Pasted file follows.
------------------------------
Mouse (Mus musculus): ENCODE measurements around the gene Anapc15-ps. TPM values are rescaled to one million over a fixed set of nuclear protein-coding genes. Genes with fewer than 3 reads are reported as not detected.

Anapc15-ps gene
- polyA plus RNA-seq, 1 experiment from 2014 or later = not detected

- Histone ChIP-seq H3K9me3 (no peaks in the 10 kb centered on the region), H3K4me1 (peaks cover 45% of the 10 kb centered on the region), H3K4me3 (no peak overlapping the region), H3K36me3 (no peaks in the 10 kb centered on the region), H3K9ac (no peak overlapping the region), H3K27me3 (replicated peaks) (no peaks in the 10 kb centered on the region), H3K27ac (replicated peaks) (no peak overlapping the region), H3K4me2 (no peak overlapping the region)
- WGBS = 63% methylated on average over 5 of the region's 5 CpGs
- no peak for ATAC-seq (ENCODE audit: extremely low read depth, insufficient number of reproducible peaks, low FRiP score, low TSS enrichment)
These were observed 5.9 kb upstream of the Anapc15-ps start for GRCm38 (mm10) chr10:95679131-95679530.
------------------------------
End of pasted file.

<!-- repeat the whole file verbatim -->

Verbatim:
Mouse (Mus musculus): ENCODE measurements around the gene Anapc15-ps. TPM values are rescaled to one million over a fixed set of nuclear protein-coding genes. Genes with fewer than 3 reads are reported as not detected.

Anapc15-ps gene
- polyA plus RNA-seq, 1 experiment from 2014 or later = not detected

- Histone ChIP-seq H3K9me3 (no peaks in the 10 kb centered on the region), H3K4me1 (peaks cover 45% of the 10 kb centered on the region), H3K4me3 (no peak overlapping the region), H3K36me3 (no peaks in the 10 kb centered on the region), H3K9ac (no peak overlapping the region), H3K27me3 (replicated peaks) (no peaks in the 10 kb centered on the region), H3K27ac (replicated peaks) (no peak overlapping the region), H3K4me2 (no peak overlapping the region)
- WGBS = 63% methylated on average over 5 of the region's 5 CpGs
- no peak for ATAC-seq (ENCODE audit: extremely low read depth, insufficient number of reproducible peaks, low FRiP score, low TSS enrichment)
These were observed 5.9 kb upstream of the Anapc15-ps start for GRCm38 (mm10) chr10:95679131-95679530.